New benchmark standard test for Android-powered products
Embedded Microprocessor Benchmark Consortium brings order to comparisons of smartphones and other Android OS devices with standard test method
The Embedded Microprocessor Benchmark Consortium (EEMBC) – an organisation that develops benchmarks to test embedded processors and systems – says it has launched the first standardised, industry-approved method for evaluating products such as smartphones running the Android operating system (OS).
The consortium claims the benchmark - called AndEBench and available for download from the Android Market - will not only assist processor, system and software vendors in quantifying the performance of their products, but also allow end users to compare smartphones and tablets. The performance of these end products can vary considerably, even if they are using similar software and hardware.
Acording to EEMBC, the current benchmark tests processor and Dalvik interpreter performance but future versions will offer a battery of performance tests for mobile devices. A Dalvik interpreter uses open source software to run the applications ("apps") on Android devices.
The software compares the Android OS-powered platform’s native and Java performance. This gives users a quantified measure of the Java interpreters’ efficiency on a given platform and helps them understand what performance gains are feasible.
Java is a popular programming language with developers because once the code is proven on one platform it doesn’t have to be recompiled to run on another.
AndEBench tests a device’s multicore and multithreading capabilities. The user can change the number of executable threads to allow a comparison between single and multiple core operation.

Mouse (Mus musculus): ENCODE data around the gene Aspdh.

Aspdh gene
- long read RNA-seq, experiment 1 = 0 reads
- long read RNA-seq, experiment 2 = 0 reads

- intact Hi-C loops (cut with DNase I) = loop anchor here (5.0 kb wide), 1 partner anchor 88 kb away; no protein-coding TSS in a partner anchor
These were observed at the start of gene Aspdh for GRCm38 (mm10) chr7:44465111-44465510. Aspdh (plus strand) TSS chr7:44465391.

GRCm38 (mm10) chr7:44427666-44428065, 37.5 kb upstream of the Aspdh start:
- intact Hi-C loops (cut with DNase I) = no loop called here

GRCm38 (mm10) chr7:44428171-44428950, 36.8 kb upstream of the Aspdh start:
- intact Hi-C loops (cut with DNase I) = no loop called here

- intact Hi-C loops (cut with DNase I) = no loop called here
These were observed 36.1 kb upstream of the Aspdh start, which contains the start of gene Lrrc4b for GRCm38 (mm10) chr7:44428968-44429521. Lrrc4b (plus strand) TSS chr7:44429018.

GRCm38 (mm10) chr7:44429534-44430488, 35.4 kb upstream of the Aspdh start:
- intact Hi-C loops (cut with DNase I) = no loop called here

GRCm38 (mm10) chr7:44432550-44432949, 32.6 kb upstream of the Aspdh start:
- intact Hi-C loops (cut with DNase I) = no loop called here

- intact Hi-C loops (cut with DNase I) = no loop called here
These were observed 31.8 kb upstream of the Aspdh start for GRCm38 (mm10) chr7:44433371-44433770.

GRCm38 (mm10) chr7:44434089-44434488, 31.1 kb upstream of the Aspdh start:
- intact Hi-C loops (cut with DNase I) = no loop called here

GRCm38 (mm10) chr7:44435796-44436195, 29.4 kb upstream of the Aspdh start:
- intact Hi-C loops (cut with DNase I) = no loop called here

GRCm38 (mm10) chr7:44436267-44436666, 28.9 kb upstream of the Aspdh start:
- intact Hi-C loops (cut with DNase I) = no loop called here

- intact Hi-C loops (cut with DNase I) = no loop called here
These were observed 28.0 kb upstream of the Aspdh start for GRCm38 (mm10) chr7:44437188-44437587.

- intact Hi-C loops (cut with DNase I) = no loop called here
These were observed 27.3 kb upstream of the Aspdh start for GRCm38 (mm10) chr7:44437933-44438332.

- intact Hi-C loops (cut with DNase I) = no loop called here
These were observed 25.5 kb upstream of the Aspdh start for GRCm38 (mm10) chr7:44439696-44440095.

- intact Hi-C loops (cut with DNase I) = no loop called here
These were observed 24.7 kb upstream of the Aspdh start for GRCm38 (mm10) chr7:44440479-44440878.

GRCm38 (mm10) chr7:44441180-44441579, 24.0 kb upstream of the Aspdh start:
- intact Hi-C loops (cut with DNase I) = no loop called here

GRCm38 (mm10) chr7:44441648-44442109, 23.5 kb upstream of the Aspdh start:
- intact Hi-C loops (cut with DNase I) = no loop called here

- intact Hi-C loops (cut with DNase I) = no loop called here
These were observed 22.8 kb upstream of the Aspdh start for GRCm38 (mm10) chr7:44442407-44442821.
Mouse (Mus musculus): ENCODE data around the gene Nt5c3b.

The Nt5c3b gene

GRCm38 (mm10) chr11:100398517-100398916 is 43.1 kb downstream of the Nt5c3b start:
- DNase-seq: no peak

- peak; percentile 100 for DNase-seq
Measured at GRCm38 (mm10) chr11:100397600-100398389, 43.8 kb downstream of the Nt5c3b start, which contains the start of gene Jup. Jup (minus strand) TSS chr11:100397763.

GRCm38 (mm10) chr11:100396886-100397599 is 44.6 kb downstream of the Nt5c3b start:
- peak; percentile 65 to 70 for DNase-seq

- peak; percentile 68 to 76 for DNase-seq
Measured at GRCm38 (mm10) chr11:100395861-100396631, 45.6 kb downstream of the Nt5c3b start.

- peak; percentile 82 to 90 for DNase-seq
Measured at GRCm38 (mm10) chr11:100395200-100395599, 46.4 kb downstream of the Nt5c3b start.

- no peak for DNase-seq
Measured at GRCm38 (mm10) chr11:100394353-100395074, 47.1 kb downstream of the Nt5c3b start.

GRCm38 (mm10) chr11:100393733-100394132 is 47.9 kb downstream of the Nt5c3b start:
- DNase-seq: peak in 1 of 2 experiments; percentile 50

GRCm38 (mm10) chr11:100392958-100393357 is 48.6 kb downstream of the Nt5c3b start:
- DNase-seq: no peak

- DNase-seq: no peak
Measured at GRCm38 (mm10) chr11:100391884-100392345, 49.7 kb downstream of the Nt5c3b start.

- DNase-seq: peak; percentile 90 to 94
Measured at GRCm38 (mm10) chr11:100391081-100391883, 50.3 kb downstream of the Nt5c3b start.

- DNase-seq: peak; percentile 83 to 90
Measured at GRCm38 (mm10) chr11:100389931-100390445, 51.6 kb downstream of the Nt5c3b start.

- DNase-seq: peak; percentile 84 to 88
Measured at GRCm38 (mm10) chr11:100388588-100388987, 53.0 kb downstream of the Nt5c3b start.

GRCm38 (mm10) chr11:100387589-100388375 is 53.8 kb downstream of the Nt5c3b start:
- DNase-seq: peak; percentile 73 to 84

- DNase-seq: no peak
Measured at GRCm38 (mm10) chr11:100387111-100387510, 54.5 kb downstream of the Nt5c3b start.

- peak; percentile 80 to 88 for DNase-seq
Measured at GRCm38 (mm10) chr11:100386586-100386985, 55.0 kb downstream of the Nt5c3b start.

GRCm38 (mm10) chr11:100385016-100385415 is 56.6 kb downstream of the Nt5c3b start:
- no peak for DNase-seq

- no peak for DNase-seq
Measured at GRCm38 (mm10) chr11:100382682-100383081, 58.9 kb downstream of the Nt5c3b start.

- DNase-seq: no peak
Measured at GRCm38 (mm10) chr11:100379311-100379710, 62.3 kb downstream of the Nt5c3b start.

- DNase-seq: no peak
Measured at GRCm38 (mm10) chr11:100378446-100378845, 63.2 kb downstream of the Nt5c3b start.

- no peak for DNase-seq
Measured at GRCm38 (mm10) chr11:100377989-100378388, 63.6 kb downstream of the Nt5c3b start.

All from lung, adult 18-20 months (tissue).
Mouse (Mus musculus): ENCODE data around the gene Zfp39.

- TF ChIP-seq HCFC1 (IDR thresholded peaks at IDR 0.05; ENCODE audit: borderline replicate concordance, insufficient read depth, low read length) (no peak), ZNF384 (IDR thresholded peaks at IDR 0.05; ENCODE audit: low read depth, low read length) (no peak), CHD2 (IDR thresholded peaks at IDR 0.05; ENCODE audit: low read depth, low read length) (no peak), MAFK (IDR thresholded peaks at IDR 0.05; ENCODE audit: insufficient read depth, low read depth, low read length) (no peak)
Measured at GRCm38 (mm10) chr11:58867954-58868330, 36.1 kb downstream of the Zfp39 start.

The consortium cites the example of AndEBench being used to measure Amazon’s Kindle Fire’s native performance at 1370 and 2720 iterations per second, and Java performance at 94 and 146 iterations per second for single and dual core operation respectively.
"AndEBench provides an equitable, unbiased, and repeatable test for mobile devices," Shay Gal-On, EEMBC’s Director of Technology said.
"[This is] critical to deliver data that can be used by technology providers and customers to fairly assess device performance."
According to Markus Levy, EEMBC’s president, while there are other Android benchmarks, the motivation of their developers is not clear and results can vary significantly. He also notes that as the source code is typically unavailable, it is difficult to verify the functionality or true usefulness of these alternative benchmarks.
"EEMBC provides an industry-approved benchmark where the source code is available to members and licensees," Levy said.
"This provides a full understanding of the code internals, to encourage hardware and software developers to use the results to drive product improvements that matter to end-users."
Meanwhile, UK-based analyst Ovum claims its latest survey reveals Android is likely to replace Apple’s competing OS for mobile devices, iOS, as the most important platform for developers.
But the company qualifies the statement by noting that although programmers express a preference for Android almost all produce software for both.
The company also reveals that while iOS and Android form the core of developer support, there is also growing interest from developers in alternative products such as BlackBerry OS and Microsoft Windows Phone.
The research reports that developers are moving away from traditional cross-platform mobile application development approaches (for example, Java, Flash and WAP) and instead focusing on web-based standards (for example, HTML5) to produce their software.
In addition to good penetration in the consumer sector, Android is also making its way into industrial products. Advantech Australia, for example, now offers its healthcare infotainment terminal series with Android Operating System. And Switches Plus Components offers a ruggedised handheld computing device that runs on Android.
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